How the Namibian refugees came to be in Botswana

Geoffrey Mwilima was also left with scars after an assault by government forces in the aftermath of the 1999 assault
Geoffrey Mwilima was also left with scars after an assault by government forces in the aftermath of the 1999 assault

Two years ago, a group of the Namibians at Dukwi Refugee Camp opened up to Mmegi Staff Writer, MBONGENI MGUNI about how they escaped from heated conflict in the Caprivi Strip in 1999, crossed the treacherous Okavango area and arrived in Botswana

Tensions had long been rising. The inhabitants of a 20-kilometre wide and 400 kilometre-long piece of paradise nestled amongst the Zambezi, Chobe, Linyanti and Okavango rivers said they were being brutally oppressed.

The Caprivi Strip wanted to be free of Namibia and residents were willing to use force to extricate themselves from “Big Brother’s” grip. The popular secessionist party in the region, the United Democratic Party (UDP) had formed a militant wing, the Caprivi Liberation Army (CLA).

Something was going to happen and something did. Between the October 1998 discovery of a CLA training camp by the Namibia Defence Force (NDF) and the August/September 1999 attacks by the Caprivians on government installations, matters moved quickly.

Then president, Sam Nujoma, declared a state of emergency and the NDF moved in, crushing the rebellion amidst reports of random beatings, torture and murders. Even today, rumours persist of mass graves, although humanitarian agencies have yet to verify these.

An estimated 3,000 Caprivians, including military and political leaders of the rebels, supporters, sympathisers and ordinary villagers, found themselves trapped, hunted and in danger.

The only place to run to was east to Botswana, but the perils were high.

“It was a very tough journey,” explains Bothman Ntesa, a Caprivian who for the past 17 years has lived at the Dukwi Refugee Camp.

“We had to cross the river (Chobe River) with all the animals in there. Some took four to five days in the bush before they could cross.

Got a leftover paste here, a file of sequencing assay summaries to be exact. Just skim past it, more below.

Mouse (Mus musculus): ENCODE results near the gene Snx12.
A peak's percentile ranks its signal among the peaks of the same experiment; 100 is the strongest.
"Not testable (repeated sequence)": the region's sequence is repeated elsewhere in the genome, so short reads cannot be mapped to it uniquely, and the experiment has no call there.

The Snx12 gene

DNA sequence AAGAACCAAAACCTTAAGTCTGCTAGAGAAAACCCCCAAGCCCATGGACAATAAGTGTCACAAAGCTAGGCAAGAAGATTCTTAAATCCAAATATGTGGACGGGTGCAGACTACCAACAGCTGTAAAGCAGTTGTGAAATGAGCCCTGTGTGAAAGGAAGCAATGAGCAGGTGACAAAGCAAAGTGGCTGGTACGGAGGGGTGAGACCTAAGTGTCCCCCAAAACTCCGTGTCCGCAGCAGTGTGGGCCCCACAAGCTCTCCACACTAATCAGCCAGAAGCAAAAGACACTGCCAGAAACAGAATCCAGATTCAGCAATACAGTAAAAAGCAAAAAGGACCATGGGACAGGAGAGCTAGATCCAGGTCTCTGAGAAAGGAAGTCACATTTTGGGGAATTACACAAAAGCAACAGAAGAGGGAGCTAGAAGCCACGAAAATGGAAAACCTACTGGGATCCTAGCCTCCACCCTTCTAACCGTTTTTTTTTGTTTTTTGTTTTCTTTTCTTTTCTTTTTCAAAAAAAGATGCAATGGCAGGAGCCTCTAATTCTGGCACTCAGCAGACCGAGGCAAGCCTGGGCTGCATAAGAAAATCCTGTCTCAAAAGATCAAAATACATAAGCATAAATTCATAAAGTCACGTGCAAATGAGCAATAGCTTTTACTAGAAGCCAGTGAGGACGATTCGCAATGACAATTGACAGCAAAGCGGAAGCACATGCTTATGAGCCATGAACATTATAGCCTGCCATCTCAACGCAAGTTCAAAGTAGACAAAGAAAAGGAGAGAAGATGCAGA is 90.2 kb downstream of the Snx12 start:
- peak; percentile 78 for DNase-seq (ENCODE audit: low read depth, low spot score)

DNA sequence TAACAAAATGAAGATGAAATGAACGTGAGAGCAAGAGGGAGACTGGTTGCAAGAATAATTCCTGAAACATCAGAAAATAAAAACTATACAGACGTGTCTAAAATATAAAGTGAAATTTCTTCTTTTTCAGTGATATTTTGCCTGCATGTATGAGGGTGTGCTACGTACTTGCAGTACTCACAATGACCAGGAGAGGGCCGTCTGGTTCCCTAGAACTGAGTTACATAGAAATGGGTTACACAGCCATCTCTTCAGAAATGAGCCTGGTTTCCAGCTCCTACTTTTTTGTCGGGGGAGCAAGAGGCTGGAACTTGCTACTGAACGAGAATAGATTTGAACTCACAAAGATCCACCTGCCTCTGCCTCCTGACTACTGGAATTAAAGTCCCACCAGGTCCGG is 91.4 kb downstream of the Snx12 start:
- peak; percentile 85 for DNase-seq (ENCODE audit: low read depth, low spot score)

“There was no opportunity to say ‘let me take a chance, maybe there are no crocodiles there.’

“The security forces were at the border making sure people don’t cross into Botswana.”

Ntesa’s compatriot and fellow Dukwi resident, Felix Kakula takes up the tale.

“People were risking crossing at night when the security forces were asleep,” he says.

“Others were shot at, with the bullets going through their bags. Others were caught and taken back to Caprivi.

“It was not an easy thing. Those who managed to cross the river, also had to face the lions.

“We praise God because no one lost their lives running to Botswana.” Ntesa and Kakula, together with Tyson Mujela and Mushe Limbo are amongst veterans of the Caprivi conflict. Threats of violence, persecution and even worse, still prevail in Namibia, the refugees argue. While Windhoek has emphatically said there are no threats for returnees, the fact that the refugees are still pushing for secession under the now banned UDP, mean such promises may be untenable.

Further complicating matters is that some of the plus-900 Namibian refugees at Dukwi are former armed combatants in the 1999 conflict and continue to demand separation from Namibia.

The four men recall that the first group to cross into Botswana consisted of 92 people who were CLA fighters, still armed with their weapons. Another 102 followed, who consisted of the political leaders, including Caprivi independence leader and UDP founder, Mishake Muyongo.

“The first group that crossed handed over their arms to Botswana soldiers at the borders, before being transported to Linyanti. From there, they went to Mahalapye and then the Kagisong Centre in Gaborone,” says Ntesa.

According to Kakula, Botswana as a destination was an instinctively natural choice for the fleeing Caprivians.

“Namibia and Botswana are neighbours and we knew that Botswana was aware of what was happening in the Caprivi Strip. When they saw us come running, they knew there was a problem,” he says.

The 3,000 or so Caprivians settled into Dukwi and over the years, more than 2,000 returned to their motherland. Today, the four men estimate more than 1,000 Caprivians are still in Dukwi, who include young children born in the camp.

The refugees have built their own community within the camp, an extension of the Caprivi Strip and a kind of state within a state.

For 16 years, through their generations, the Caprivians at Dukwi could only dream of their heartland and then in 2015, five of them took part in a historic mission back to Caprivi Strip to assess conditions for the purposes of repatriation.

The refugees had long resisted participating in previous proposals for such missions, citing fear for their security, but last year, with the nudging of government and the United Nations High Commission for Refugees, they finally gave in.

The mission, however, was a disaster with the refugees sent back abruptly reportedly under armed escort for “politicising the assessment”. A Namibian minister later singled out and blasted Kakula in the Namibian parliament.

The first visit back since the treacherous crossing 16 years before, had ended in more terror for the refugees.

*Mmegi first published this article in July 2016. It is here reproduced in order to provide context for the latest developments in the matter

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